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Time is a conceptualization. It has no existence of it's own. It is always measured by numbering events. We say that a minute equals so many oscillations of a crystal. Anything that takes a minute really takes so many oscillations of a crystal. If you accellerate the crystal to near light speed the oscillations slow down compared to those of a stationary crystal. That doesn't mean time dilated. It means the physical processes involved in the oscillations of the crystal were affected by the velocity of the crystal. "Time" has nothing to do with it. Time is not an existential entity. It is a conceptualization associated with the numbering system. Einstein is a tricky rascal, often misunderstood.

If you want to understand time and many other ideas about the universe you have to study philisophy. Going to science for an explanation of these things is about as useful as asking Captain Kangaroo about them. Science has a very checkered history. The attitudinizing in science is really quite pathetic when you look at it. Dumb as a bag of hammers comes to mind.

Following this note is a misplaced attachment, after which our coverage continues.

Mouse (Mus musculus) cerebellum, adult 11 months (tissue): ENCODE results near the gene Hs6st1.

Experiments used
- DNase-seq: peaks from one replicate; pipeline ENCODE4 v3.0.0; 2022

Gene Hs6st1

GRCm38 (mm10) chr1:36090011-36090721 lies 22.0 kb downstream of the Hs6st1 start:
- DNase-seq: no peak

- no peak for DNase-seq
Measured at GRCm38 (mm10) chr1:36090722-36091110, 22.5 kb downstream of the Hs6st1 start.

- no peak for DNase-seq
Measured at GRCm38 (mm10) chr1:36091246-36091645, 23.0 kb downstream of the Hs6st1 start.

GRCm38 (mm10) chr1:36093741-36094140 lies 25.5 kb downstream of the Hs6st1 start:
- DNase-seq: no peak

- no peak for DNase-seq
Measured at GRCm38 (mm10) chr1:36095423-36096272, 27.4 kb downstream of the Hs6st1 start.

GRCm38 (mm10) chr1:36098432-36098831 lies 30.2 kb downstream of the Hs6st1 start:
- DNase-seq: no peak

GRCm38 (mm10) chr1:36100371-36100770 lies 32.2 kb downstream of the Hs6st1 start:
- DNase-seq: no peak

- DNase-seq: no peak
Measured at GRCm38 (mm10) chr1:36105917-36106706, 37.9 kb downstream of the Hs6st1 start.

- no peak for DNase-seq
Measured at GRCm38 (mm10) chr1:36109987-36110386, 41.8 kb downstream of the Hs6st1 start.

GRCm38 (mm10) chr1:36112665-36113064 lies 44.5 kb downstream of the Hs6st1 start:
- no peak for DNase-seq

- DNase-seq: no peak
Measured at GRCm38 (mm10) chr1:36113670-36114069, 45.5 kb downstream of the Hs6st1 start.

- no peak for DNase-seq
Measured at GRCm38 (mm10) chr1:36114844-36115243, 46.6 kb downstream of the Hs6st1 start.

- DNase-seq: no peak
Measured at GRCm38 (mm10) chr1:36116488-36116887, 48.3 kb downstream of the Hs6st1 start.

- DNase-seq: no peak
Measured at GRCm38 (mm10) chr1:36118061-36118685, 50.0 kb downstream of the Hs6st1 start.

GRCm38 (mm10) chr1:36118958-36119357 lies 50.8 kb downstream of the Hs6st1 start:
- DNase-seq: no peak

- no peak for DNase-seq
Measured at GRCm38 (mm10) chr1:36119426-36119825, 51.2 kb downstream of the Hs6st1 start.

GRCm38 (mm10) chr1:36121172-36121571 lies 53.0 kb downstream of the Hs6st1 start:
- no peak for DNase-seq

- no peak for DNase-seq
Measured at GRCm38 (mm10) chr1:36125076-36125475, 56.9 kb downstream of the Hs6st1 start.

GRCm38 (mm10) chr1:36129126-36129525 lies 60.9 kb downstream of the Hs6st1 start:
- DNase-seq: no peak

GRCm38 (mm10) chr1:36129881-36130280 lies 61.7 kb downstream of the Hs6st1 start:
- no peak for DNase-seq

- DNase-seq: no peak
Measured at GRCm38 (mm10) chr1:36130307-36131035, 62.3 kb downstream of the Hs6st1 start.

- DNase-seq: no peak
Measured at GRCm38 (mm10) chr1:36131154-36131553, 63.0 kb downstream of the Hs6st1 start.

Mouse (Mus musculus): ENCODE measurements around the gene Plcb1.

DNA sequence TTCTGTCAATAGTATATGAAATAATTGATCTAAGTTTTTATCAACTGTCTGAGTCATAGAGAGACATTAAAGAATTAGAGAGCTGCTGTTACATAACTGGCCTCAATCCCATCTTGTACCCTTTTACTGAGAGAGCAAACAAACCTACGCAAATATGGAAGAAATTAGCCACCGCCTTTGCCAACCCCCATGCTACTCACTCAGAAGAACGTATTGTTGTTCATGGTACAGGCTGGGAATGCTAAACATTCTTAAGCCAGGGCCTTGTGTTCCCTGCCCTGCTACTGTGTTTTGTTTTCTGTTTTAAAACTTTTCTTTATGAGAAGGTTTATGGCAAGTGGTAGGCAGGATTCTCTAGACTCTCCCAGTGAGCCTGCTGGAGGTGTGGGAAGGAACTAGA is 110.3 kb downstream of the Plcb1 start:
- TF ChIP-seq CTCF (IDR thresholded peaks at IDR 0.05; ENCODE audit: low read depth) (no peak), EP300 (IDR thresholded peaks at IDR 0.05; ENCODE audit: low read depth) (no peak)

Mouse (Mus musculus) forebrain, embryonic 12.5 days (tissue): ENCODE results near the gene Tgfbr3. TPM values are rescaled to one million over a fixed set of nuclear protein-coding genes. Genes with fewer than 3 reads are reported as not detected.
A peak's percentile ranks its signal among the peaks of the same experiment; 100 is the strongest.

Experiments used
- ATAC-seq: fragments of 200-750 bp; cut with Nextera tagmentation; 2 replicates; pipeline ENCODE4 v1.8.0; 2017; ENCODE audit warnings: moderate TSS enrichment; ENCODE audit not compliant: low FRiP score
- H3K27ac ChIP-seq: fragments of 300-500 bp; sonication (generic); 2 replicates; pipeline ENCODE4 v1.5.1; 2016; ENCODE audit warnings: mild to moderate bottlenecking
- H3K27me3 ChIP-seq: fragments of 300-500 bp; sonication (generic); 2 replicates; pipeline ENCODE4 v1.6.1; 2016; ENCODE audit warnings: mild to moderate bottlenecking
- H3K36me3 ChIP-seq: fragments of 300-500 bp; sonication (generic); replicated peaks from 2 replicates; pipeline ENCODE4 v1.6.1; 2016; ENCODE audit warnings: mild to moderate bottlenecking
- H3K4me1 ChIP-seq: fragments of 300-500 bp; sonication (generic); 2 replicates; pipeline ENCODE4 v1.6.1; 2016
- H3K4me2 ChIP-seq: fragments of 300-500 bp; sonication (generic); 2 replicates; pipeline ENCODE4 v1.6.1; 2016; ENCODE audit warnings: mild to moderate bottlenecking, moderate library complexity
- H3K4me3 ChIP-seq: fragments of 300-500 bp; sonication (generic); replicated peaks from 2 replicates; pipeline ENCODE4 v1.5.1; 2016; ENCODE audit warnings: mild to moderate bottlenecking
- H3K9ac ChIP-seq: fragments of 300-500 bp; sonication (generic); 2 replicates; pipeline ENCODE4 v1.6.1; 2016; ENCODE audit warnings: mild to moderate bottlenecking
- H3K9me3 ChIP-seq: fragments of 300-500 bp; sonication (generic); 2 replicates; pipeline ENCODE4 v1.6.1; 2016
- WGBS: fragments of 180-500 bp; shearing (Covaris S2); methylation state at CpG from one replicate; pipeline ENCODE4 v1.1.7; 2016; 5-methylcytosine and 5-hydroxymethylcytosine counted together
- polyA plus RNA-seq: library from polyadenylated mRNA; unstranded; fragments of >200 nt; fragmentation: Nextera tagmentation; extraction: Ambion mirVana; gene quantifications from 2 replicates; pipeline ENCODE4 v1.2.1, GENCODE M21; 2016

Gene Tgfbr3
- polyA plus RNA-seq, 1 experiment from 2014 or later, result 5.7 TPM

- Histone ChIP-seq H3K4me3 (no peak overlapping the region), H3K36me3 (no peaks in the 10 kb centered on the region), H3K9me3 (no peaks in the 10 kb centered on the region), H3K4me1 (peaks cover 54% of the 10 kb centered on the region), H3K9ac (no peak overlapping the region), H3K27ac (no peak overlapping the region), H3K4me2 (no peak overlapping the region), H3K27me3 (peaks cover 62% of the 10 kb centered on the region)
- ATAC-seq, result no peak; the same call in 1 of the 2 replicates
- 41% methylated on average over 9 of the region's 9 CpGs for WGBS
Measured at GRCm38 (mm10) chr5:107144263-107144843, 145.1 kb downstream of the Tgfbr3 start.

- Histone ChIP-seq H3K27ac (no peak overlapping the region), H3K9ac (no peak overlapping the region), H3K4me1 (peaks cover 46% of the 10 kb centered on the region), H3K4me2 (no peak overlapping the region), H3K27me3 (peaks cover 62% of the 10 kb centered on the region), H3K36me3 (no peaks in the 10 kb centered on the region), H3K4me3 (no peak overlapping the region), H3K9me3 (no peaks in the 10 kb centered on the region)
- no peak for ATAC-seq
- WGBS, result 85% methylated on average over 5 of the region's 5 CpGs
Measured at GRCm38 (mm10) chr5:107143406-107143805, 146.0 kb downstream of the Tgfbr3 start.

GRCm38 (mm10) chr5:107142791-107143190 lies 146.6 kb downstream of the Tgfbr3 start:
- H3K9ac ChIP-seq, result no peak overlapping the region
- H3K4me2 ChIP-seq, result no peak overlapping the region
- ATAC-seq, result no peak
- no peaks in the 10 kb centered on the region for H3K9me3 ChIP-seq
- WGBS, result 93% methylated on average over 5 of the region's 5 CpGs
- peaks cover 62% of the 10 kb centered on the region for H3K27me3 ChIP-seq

Study Berkely, Hume and the Madyamaka philosophers of Buddhism to get a clue. Science is like a fun hobby.

[edit on 31-8-2007 by ipsedixit]



posted on Aug, 31 2007 @ 06:00 AM
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What hammers are good for


Originally posted by ipsedixit
If you want to understand time and many other ideas about the universe you have to study philisophy.

Platonic forms, Cartesian dualism and solipsism, eh?

Aquinas's proofs of the existence of God and Zarathustra's announcement that God is dead? That kind of understanding?